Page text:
Optimization is more than just looking at data, it involves trying new tactics and figuring out what resonates best with the consumer. There are many possibilities to consider when testing. One of the easiest and most common is subject line testing. Should a percent discount be used, or dollar amount saved? Will people respond if their first name is used in the subject line? These can all be tested in an A/B format, ideally before the product launch.
There are other things to test as well. Brand imagery, adding a human element, the amount of product features described in the content. All of these things can make or break an email campaign, so it is important to get it right during this critical timeframe.
A recommended testing strategy is to use a random sample of the larger email list. An example would be to randomly select 20% of the list, and A/B split the list so that you have 2 test cells. A marketer would then send this A/B split one or two days before the scheduled larger send, to gauge the results. Once a champion has been declared, that winning version would then be applied to the larger 80% allowing for an optimized campaign.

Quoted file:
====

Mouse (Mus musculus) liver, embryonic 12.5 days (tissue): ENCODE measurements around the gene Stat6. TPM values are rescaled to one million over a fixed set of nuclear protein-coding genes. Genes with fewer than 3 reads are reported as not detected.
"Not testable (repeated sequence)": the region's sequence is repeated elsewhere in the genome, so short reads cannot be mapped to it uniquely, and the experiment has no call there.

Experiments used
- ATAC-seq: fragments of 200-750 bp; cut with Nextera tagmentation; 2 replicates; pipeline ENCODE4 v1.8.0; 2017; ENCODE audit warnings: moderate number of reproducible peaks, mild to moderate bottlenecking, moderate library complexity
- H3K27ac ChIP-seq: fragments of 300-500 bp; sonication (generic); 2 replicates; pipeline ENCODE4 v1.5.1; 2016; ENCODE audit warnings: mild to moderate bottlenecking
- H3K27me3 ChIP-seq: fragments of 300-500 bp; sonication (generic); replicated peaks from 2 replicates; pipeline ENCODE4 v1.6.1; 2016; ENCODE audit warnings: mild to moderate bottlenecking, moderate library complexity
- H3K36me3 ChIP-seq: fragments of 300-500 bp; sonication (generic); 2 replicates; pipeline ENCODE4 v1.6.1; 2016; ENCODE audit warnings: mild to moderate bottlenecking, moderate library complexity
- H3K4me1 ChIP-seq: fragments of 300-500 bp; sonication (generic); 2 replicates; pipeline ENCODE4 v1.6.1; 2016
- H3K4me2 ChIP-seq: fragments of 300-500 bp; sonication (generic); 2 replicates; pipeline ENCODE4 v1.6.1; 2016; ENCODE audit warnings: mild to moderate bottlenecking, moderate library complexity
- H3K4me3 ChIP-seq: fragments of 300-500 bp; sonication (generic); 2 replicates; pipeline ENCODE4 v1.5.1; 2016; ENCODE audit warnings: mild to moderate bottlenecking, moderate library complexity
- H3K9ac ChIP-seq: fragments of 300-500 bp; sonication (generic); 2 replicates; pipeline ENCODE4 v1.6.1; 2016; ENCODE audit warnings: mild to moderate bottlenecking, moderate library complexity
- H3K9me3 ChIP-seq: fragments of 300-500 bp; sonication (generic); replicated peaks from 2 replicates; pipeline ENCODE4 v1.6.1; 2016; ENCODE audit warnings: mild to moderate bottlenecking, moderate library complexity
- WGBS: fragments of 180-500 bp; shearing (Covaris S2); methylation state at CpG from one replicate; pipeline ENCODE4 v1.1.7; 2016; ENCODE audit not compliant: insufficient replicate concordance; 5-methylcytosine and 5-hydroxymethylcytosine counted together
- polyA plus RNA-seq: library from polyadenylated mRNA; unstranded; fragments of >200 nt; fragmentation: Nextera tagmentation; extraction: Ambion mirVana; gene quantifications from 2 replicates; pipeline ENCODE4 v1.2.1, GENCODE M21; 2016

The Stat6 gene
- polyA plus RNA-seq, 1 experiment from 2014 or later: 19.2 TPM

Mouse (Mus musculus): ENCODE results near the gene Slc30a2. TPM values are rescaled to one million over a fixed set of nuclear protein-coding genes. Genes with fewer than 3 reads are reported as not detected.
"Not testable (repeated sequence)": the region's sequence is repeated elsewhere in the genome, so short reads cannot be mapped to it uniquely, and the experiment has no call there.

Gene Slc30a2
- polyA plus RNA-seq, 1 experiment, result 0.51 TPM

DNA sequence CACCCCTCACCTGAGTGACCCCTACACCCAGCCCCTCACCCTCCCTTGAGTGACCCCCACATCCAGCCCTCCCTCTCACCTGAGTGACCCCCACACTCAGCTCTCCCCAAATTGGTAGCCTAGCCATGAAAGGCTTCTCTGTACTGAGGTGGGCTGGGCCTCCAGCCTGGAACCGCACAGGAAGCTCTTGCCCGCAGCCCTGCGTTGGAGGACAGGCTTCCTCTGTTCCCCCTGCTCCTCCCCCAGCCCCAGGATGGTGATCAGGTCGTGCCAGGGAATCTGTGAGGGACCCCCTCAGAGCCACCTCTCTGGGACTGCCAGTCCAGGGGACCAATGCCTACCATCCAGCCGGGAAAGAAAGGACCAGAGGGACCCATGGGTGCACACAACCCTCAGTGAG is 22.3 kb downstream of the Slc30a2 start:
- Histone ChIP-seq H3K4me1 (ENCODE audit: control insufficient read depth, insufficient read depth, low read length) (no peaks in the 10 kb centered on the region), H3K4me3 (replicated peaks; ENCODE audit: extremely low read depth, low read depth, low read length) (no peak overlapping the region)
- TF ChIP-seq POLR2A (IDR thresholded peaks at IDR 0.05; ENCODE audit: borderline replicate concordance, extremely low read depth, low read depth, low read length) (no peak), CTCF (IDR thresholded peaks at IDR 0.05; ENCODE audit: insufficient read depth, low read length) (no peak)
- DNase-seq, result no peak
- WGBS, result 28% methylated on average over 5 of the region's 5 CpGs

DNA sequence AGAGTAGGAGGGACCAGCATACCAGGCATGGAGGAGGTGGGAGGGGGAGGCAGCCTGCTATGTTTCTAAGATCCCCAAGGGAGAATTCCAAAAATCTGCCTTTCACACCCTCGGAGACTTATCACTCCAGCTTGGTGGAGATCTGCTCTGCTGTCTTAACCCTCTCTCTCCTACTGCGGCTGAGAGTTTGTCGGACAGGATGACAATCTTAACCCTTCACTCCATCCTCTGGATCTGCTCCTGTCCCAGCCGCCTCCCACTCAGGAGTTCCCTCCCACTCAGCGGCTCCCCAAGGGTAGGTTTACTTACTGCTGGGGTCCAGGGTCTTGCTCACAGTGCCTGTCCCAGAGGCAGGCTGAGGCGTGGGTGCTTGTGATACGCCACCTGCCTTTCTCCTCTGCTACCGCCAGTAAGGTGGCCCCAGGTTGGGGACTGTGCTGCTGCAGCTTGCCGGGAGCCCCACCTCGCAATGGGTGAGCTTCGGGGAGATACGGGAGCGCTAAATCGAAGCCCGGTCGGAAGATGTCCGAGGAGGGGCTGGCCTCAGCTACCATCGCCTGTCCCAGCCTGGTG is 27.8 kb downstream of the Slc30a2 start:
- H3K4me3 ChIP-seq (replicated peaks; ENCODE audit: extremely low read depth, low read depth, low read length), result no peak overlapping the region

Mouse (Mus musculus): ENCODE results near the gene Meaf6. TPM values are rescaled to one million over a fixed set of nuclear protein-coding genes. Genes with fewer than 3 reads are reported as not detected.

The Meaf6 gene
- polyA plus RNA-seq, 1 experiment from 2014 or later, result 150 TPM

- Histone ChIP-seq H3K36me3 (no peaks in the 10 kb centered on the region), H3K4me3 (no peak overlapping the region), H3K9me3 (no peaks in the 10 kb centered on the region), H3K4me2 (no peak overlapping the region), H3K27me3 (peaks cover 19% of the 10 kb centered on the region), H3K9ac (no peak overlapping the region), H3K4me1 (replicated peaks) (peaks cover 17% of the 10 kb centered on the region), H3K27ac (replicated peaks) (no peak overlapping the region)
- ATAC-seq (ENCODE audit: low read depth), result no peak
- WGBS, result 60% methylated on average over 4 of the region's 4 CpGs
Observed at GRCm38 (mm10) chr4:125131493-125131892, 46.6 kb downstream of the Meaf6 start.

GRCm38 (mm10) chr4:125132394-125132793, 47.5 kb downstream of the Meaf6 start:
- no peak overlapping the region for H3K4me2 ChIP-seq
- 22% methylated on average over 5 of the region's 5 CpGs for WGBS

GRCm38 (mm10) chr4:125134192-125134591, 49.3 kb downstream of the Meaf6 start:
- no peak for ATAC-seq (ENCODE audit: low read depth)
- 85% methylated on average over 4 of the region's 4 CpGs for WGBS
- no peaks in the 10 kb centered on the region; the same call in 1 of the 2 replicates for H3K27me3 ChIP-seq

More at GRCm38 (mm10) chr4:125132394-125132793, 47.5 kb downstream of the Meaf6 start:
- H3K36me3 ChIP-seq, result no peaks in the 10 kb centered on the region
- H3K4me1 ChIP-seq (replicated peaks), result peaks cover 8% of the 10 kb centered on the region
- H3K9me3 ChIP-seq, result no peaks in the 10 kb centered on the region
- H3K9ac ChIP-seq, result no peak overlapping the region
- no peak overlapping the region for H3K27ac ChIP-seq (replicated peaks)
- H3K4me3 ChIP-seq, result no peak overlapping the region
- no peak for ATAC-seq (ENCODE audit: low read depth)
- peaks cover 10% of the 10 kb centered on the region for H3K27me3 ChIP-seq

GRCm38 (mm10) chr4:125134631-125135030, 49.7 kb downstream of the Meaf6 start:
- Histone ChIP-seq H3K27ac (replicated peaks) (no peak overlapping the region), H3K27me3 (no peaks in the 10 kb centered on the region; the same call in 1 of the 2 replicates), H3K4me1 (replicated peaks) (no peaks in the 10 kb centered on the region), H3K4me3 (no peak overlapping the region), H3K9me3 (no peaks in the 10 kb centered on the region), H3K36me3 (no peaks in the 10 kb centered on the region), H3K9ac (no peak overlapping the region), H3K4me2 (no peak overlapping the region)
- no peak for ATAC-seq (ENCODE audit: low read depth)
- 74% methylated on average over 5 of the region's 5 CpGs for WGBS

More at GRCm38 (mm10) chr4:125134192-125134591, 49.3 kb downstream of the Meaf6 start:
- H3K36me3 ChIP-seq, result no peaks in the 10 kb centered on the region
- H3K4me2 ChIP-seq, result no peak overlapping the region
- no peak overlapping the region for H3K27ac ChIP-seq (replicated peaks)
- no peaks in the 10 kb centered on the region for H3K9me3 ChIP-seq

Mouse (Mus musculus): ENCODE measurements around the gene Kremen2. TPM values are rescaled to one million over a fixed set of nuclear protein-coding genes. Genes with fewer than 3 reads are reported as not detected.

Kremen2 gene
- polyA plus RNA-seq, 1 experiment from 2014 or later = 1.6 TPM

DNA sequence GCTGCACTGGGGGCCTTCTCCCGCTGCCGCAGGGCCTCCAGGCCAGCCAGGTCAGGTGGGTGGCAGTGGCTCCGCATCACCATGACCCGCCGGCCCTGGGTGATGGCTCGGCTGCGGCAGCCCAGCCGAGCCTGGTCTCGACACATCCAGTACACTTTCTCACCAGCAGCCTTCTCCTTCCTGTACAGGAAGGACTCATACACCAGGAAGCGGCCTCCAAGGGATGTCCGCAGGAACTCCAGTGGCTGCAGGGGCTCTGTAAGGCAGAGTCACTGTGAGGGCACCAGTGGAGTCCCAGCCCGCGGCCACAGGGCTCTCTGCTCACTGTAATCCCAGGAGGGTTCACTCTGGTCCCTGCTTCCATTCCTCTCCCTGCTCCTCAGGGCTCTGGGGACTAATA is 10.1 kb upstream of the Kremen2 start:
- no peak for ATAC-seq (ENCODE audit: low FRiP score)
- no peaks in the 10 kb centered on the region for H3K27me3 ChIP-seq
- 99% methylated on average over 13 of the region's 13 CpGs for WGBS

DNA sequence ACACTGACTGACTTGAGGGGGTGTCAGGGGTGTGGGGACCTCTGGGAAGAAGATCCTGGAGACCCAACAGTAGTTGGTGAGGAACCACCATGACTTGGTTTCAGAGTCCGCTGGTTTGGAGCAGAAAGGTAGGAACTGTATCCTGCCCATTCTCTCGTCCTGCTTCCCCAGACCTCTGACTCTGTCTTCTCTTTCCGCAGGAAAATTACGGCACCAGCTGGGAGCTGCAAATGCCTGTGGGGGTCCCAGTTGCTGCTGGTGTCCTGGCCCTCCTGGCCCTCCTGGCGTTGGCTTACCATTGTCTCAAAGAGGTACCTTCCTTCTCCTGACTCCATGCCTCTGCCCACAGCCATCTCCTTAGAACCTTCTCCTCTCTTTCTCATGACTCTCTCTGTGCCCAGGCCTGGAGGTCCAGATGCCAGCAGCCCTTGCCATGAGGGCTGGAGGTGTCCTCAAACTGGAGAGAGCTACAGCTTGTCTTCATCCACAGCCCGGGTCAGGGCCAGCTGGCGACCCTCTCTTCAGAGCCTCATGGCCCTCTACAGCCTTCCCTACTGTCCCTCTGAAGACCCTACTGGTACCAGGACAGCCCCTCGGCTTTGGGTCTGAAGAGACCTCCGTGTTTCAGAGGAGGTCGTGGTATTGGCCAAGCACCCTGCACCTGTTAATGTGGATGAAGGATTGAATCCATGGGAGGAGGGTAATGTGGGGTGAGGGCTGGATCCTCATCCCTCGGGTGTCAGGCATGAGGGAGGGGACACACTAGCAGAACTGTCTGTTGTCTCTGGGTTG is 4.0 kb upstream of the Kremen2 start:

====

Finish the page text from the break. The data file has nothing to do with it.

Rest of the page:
Expect The Unexpected
Of course, there are all sorts of things that can go wrong or pop up during a product launch. Marketers must be prepared to pivot and switch gears at a moment’s notice. Many times new and fresh creative must be introduced, or additional efforts need to be applied in order to achieve revenue goals. The key is to be flexible and put the consumer first, sending the right message at the right time.